The book that opened my mind to the "real" truths out there in the big bad world. It changed my life! Well ok maybe just my humour. I found a copy in my parents attic 20 years ago, in Wales. I now live 15 mins from Brentford.... and have a thing for sprouts.

The book is just a stepping stone to the world of Mr Rankin's imagination and humour. I don't even believe its his best book, but it is certainly the starting point.

To discuss the plot, story and characters (there's a tall one and a short one) would be irrelevant. This book is more a state of mind! My favourite way to describe Rankin books would be thus; Its like Eddie Izzard, but in a book. Who is in Brentford. Drinking a pint of large. On LCD.

Anyway, if you want to know what REALLY happens inside toasters, amongst other life's mysteries, then buy this book and keep it close at all times! Its more than just a novel. its a reference book, a guide, an old charter or something.

Change your life. Buy this book. 7 out of 5 stars.
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on 4 June 2012
I'll need to catch up on some of Mr Rankins later books to see how his writing has developed.

This is certainly an entertaining read -- its just a bit too whimsical for my total love and it feels as though every idea in his head got committed to paper with this book.

Its not to the huge detriment of the book although your mind does come to a bit of a juddering halt when for example, for no discernible reason, one of the protagonists garden tools and house-hold nic nacs starts talking to him.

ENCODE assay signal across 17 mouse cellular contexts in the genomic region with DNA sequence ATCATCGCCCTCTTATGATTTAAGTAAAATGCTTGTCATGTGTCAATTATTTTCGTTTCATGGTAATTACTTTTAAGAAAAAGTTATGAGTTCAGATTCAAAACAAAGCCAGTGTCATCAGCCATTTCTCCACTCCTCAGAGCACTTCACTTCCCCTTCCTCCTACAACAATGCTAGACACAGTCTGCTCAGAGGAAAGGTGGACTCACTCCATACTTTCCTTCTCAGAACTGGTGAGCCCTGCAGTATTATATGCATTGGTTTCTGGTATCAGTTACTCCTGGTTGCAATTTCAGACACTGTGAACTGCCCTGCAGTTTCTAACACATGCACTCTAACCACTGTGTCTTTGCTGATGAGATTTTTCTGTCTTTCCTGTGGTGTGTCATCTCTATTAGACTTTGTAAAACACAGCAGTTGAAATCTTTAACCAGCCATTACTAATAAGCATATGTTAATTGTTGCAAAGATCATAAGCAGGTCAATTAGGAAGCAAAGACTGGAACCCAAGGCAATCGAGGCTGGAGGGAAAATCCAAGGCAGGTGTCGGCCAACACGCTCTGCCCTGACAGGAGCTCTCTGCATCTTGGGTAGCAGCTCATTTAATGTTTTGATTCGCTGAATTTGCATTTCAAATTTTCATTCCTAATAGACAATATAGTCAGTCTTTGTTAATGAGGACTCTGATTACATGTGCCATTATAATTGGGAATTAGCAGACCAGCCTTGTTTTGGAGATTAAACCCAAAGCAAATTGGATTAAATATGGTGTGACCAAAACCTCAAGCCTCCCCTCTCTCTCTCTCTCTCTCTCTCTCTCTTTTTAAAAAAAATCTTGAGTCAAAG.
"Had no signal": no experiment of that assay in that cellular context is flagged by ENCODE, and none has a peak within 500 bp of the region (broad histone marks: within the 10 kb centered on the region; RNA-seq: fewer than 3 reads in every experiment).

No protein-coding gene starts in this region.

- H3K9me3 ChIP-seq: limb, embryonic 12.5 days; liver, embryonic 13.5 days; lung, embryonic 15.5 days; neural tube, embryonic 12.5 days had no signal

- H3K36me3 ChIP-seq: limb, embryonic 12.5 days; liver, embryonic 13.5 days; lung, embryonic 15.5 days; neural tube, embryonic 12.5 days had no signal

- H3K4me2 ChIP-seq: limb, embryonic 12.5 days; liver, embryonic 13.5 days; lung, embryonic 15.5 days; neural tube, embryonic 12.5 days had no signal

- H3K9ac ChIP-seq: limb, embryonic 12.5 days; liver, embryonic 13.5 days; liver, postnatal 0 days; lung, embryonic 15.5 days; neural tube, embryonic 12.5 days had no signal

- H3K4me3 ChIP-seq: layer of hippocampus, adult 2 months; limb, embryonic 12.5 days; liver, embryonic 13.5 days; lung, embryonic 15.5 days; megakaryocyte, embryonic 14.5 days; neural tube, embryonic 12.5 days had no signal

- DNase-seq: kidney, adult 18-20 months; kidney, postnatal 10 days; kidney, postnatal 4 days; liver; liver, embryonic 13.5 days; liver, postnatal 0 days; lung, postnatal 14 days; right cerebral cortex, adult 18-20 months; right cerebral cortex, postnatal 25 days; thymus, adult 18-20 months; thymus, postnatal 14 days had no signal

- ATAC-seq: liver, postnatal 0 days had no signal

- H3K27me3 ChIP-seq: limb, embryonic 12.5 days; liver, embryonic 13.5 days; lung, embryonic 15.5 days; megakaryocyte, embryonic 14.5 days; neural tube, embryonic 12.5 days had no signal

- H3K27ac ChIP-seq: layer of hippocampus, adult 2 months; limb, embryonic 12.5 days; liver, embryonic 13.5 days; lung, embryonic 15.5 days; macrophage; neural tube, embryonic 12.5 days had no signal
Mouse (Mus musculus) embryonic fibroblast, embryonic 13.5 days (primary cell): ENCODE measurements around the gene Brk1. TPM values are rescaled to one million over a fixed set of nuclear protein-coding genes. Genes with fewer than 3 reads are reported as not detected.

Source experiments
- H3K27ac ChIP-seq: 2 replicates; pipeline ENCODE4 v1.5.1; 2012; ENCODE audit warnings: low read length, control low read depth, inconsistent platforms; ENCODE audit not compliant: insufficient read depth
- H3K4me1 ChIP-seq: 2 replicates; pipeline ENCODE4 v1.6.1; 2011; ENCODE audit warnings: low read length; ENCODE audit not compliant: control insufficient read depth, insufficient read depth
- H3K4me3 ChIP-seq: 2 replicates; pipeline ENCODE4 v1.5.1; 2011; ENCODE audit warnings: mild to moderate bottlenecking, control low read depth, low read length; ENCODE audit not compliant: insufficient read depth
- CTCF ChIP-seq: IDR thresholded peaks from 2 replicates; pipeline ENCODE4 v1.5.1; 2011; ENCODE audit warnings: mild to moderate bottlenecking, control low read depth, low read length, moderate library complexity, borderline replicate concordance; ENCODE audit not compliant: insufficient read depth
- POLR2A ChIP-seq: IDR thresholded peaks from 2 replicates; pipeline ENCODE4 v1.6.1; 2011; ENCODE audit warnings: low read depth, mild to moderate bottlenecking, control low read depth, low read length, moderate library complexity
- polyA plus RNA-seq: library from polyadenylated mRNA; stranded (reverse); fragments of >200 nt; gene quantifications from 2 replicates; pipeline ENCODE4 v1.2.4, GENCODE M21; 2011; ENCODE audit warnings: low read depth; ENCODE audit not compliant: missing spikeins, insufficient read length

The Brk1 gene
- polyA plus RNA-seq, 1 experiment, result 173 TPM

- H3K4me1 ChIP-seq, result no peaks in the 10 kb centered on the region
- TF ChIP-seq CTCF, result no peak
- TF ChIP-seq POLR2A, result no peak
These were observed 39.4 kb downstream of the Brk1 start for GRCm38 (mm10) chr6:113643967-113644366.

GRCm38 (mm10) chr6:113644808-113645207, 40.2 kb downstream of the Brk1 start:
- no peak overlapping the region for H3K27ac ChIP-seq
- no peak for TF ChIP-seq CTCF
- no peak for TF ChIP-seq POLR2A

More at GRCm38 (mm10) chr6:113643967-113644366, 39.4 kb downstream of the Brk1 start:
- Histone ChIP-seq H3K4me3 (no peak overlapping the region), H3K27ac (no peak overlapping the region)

But its a yarn that speeds along at a fair old pace and there are many moments when I burst out laughing at a piece of whimsy that tickled me.

Well worth looking further into.
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on 6 January 2010
A typically strange and bizarre offering from Rankin, as usual based in the real world but incorporating seriously outlandish ideas and happenings. This book gives you a decent amount of background on Hugo Rune, a character that Rankin readers will be fairly familiar with, although i was slightly shocked at the lack of martial arts - it was otherwise just as expected. It was also very nice to get a very very short and probably wholly gratuitous cameo from another old favourite character down the pub.

Definitely worth a read.
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on 6 August 2001
Well, I never, really... I read this book (for some reason that I can't fathom I keep buying his books) in one night. My wife kept looking at be funny (she was wearing her clowns outfit!) as I kept giggling away. Yes... Tuppe, Cornelious and Jim... Very, very funny. Not as contrived as his other books, the humour seems effortless and runs consistnatly throughouot the book to the surprise ending. Not Pratchett, but better than Holt.
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on 24 January 2013
You will either love this book, or you will grit your teeth, pull out any hair you have left, and put this book down after the first five minutes, hate it, and never pick it up again. And that second course of action would be a pity, because there is much here to entertain and help to while away a measured hour. True, there are things left hanging in the air - the curious creature encountered early on, for example, is not encountered again (unless I've missed something), but you have to take this narrative fiction on its own terms. Puns abound, the plot is nicely circular (i.e. it ends up where it started, but with a little bit of progression), and there is something to smirk at on almost every page. The finale is almost dutifully explosive and destructive, but the last page has our two 'heroes' laughing again, so that can't be bad, can it?
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on 23 February 2013
What is the worst thing that could happen if you read this book? You'll laugh so hard you end up with a hernia, can't work, lose your job, your family disown you, you become addicted to pain killers and become a prescription med junkie. Worth it.